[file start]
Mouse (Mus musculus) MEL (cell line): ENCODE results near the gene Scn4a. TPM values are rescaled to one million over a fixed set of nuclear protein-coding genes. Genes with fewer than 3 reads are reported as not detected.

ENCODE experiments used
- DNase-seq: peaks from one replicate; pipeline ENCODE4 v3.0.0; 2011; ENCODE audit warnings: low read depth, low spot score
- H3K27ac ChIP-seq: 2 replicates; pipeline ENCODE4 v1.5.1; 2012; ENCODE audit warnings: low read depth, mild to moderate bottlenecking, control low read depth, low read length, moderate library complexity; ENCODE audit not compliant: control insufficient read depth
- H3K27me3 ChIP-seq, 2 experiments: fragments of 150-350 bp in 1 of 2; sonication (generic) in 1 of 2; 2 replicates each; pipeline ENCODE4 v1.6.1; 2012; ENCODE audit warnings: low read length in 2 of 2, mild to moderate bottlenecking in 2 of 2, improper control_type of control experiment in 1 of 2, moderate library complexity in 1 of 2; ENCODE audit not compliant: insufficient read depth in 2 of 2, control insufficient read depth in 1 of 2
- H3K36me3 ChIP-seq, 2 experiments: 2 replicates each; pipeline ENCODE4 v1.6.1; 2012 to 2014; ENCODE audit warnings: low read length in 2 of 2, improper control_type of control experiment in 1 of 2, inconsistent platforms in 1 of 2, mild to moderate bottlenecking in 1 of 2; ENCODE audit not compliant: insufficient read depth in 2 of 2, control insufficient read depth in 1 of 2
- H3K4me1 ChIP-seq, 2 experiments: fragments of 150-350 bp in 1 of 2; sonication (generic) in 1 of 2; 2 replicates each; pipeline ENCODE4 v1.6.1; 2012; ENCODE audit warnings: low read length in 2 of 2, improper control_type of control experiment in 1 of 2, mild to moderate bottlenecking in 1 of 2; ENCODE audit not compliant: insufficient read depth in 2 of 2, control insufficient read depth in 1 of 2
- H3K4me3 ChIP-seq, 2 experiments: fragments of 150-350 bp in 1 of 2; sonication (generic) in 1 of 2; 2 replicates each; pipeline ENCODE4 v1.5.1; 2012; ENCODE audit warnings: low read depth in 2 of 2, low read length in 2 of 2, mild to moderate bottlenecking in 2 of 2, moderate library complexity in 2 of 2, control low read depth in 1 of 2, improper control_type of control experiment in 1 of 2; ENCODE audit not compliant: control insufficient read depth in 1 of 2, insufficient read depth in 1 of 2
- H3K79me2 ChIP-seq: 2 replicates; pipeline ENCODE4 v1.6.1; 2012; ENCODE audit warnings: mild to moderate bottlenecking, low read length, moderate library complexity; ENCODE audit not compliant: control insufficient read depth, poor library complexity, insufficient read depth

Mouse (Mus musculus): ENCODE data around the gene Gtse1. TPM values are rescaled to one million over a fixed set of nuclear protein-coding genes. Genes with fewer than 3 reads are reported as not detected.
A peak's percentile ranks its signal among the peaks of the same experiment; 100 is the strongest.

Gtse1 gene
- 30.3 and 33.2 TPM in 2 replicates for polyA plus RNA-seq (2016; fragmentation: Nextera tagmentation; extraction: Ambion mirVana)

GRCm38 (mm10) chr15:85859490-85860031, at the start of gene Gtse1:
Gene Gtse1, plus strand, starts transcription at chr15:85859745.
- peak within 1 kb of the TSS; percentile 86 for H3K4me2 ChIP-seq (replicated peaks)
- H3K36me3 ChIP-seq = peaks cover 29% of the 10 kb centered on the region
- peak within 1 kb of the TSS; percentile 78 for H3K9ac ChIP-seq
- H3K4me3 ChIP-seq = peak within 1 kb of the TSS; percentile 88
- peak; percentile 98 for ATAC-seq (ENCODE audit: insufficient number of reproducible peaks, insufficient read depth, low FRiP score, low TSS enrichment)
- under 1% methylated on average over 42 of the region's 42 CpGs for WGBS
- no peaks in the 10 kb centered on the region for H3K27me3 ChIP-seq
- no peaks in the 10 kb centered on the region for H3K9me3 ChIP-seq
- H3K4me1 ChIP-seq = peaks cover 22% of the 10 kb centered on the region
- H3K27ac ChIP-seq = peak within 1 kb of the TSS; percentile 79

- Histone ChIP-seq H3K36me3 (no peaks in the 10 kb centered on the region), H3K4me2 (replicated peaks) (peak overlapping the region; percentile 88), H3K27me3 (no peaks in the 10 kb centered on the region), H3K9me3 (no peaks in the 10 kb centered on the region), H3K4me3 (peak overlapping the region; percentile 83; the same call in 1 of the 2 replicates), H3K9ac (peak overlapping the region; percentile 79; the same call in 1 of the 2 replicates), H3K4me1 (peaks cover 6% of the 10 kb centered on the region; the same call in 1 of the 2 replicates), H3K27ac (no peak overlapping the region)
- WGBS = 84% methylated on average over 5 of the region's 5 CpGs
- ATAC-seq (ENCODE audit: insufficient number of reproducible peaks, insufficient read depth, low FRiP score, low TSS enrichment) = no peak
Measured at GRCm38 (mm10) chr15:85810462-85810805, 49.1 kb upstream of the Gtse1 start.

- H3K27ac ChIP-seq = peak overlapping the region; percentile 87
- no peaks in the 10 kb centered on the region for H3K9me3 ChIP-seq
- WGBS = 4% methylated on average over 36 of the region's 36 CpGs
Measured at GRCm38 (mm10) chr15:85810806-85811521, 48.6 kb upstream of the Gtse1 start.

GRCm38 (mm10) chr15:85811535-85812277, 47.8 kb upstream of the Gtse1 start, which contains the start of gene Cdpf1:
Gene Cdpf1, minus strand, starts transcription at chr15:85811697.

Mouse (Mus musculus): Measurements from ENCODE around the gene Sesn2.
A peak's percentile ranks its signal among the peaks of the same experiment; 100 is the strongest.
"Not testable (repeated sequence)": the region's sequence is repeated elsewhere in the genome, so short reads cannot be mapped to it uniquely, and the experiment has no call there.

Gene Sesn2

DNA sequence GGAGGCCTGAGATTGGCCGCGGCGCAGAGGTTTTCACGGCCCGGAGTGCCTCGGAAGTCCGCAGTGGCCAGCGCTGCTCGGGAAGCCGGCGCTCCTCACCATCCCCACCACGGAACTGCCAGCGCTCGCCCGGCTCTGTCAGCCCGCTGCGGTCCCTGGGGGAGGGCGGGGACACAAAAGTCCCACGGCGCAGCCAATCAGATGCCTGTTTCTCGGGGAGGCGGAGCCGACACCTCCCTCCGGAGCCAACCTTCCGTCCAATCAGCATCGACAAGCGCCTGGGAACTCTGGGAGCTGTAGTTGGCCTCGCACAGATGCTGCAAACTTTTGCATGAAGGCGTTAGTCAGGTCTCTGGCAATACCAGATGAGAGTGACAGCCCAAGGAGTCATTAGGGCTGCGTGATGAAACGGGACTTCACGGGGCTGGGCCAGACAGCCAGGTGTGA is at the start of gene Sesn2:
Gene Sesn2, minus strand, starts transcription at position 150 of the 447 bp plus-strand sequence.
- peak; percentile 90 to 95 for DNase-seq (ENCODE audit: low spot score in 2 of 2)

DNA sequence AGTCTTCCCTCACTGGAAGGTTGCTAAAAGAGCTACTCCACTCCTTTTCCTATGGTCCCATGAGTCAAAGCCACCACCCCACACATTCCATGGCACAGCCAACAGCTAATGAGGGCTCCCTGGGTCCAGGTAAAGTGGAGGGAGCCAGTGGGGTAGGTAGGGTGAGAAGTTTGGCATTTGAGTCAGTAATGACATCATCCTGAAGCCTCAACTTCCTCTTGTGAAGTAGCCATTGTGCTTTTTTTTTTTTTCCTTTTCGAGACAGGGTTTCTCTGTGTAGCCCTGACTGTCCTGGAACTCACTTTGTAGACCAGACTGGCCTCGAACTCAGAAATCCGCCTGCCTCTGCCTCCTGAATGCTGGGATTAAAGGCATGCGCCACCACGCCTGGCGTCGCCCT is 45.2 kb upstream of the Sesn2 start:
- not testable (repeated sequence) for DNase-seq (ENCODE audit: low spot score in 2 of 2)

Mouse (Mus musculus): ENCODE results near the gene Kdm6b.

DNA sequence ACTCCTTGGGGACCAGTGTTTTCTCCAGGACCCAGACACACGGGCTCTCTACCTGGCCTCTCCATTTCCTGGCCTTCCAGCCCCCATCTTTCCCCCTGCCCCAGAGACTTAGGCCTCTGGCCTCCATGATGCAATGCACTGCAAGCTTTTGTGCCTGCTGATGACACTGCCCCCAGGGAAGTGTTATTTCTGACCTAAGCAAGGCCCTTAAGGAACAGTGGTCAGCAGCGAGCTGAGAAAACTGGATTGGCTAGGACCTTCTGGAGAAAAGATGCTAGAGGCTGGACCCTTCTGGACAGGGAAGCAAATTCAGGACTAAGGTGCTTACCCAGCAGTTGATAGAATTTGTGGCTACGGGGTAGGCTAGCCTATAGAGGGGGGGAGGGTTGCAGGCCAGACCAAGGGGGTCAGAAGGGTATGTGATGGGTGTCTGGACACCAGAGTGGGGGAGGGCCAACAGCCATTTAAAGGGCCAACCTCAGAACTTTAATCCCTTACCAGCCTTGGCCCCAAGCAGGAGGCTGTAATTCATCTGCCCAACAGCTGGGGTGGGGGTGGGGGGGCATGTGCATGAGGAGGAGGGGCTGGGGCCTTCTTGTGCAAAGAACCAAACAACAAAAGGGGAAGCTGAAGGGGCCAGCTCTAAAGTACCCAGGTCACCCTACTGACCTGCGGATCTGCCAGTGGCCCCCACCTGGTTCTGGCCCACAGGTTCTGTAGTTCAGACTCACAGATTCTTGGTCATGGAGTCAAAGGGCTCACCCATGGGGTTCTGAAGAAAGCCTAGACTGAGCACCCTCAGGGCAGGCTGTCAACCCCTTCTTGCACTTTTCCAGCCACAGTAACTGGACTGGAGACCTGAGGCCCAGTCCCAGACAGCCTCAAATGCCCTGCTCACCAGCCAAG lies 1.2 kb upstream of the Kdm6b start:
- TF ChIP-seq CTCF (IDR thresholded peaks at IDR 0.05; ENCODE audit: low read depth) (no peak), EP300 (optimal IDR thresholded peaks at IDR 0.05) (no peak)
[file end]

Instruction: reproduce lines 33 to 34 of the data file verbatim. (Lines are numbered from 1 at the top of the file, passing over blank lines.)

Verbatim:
Measured at GRCm38 (mm10) chr15:85810806-85811521, 48.6 kb upstream of the Gtse1 start.

GRCm38 (mm10) chr15:85811535-85812277, 47.8 kb upstream of the Gtse1 start, which contains the start of gene Cdpf1: